Your Nervous System On Drugs — The Long Term Effects of Drug Use

Highest Standards, Nationally Recognized:

Drug Use on Brain

Today, everyone’s nervous systems are constantly assaulted by chronic stress so many live under. Add on top a substance abuse problem, and our nervous systems need some serious TLC. To understand how substance abuse affects our nervous systems, first, it is helpful to understand some of the basics of the nervous system.

The nervous system is the vast network of nerves and cells that control the communication between the brain, spinal cord, and the rest of the body. The brain and spinal cord make up the central nervous system. All the nerves throughout the body outside of the brain and spinal cord make up the peripheral nervous system. Nerve cells within the central nervous system are referred to as “neurons” and the “neurotransmitters” are the chemical messengers that the brain uses to communicate between neurons and the rest of the body. The brain is like the control center of your body, and it is constantly sending electric signals to regulate your body’s systems and communicate with your body to determine how you feel.

Long-Term Effects

  • Altered neurotransmitter production – Because substance abuse results in large surges of dopamine released when you take your drug of choice, the body is constantly trying to seek balance. Over time the body learns to produce less dopamine on its own and replaces it with opposing neurotransmitters to dopamine. The body’s natural neurotransmitter balance becomes skewed through this rebalancing process and rewires your brain so that it becomes increasingly harder to experience feelings of pleasure. For example, for heavy heroin abusers, their brains become so rewired that their cognitive functioning becomes dependent on heroin use.
  • Changes to the brain’s “reward” pathways – Continued substance abuse will change the reward pathways in the brain to make a person more likely to abuse a drug. Because dopamine is released when you take drugs, the reward pathway for that drug is strengthened to make you want to continue using since the body believes it to be a positive behavior. Structural changes to the brain in these pathways occur with time, cementing the addiction and making a person more likely to use and more resistant to quitting.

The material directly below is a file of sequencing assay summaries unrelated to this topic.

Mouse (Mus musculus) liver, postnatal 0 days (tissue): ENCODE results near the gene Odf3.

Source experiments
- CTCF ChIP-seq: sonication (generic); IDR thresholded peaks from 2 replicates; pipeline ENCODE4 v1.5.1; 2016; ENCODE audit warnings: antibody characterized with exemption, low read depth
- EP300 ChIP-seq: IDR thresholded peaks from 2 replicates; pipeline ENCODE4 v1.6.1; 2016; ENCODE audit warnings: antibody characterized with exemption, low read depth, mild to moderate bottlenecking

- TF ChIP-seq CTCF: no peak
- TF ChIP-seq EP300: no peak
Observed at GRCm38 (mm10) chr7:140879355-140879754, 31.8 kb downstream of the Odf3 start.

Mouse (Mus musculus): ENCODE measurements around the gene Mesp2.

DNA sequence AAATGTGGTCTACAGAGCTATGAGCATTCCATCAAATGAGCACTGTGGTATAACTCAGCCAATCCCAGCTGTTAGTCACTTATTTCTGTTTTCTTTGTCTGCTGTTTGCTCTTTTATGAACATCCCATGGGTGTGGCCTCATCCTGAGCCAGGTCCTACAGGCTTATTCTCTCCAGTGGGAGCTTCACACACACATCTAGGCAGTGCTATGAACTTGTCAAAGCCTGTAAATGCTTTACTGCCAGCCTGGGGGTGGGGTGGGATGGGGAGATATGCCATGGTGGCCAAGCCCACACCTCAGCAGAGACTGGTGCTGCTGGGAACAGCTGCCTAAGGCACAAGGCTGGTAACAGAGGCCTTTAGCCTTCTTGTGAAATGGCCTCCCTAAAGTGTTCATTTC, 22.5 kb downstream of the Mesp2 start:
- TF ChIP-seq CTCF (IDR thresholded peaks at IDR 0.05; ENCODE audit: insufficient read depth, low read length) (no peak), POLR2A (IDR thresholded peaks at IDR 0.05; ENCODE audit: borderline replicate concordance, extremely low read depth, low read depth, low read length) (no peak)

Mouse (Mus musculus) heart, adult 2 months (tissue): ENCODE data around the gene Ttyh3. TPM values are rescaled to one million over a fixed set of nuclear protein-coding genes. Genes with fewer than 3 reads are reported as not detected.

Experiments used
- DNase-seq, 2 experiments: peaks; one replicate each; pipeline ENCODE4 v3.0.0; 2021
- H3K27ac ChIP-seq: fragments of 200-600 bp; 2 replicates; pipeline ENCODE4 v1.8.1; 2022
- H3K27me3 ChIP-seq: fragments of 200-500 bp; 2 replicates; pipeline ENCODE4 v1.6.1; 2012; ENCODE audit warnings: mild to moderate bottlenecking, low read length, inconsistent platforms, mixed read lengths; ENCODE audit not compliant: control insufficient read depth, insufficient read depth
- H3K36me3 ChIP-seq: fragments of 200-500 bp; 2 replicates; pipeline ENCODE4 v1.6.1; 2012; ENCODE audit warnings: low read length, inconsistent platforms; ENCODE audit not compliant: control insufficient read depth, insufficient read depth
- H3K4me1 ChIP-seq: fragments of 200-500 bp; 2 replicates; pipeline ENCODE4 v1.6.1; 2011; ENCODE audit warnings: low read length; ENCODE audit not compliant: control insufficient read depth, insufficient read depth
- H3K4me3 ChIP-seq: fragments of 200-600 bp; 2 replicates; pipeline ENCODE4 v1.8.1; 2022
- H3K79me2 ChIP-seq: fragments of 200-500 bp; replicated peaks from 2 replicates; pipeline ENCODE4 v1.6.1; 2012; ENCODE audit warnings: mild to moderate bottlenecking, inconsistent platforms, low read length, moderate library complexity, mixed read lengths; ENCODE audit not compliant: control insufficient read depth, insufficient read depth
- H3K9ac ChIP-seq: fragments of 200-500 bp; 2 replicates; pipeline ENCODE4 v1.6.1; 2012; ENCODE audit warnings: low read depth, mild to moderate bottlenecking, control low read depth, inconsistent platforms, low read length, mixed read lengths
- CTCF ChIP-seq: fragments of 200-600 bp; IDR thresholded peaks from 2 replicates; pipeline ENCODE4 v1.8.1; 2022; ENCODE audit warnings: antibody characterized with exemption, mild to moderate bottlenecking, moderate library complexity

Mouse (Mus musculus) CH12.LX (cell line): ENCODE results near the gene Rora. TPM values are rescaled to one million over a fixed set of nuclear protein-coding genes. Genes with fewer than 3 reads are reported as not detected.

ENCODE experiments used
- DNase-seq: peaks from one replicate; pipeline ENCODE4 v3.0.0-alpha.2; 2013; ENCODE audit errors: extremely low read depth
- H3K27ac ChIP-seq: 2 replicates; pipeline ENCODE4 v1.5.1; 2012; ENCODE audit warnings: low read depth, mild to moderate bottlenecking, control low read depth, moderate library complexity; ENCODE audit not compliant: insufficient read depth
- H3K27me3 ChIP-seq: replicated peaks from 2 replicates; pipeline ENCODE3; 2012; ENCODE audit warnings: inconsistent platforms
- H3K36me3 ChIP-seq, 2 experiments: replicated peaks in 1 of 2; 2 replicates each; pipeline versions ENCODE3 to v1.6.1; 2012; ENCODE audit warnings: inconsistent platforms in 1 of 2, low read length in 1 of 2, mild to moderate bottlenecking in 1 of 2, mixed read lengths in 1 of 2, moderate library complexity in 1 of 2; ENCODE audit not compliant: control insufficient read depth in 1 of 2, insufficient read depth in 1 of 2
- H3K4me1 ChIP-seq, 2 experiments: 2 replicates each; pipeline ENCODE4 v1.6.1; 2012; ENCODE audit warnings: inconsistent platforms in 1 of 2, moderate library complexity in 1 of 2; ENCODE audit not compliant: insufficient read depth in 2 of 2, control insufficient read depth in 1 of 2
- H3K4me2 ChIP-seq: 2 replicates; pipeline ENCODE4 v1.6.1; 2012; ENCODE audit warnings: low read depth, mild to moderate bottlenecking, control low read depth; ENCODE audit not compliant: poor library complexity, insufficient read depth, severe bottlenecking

• Changes to brain connections and cells – Beyond the reward pathways being altered by drug and/or alcohol use, other pathways in the brain between neurons and brain cells change. Brain cells die from substance abuse since many drugs may be toxic, and this alters the entire brain’s functioning. Between the rewiring of pathways and loss of brain cells, it literally changes your memories. You then learn to crave drugs and/or alcohol from certain environments triggering the reflex in you for needing to use.

Substance abuse affects many of your body’s systems, but none more than the nervous system. Drug and/or alcohol abuse has long term consequences for your nervous system, particularly in your brain, and the changes are long-lasting. If you are ready to take your health into your hands and address your substance abuse problem, you can begin to repair the damage from drugs and alcohol with sufficient care. Contact Avalon Malibu, where you can find a comprehensive addiction recovery treatment tailored to your every need. We have a team of licensed professionals ready to guide and assist you through your recovery. Call us at (844) 857-5992 for a consultation today.

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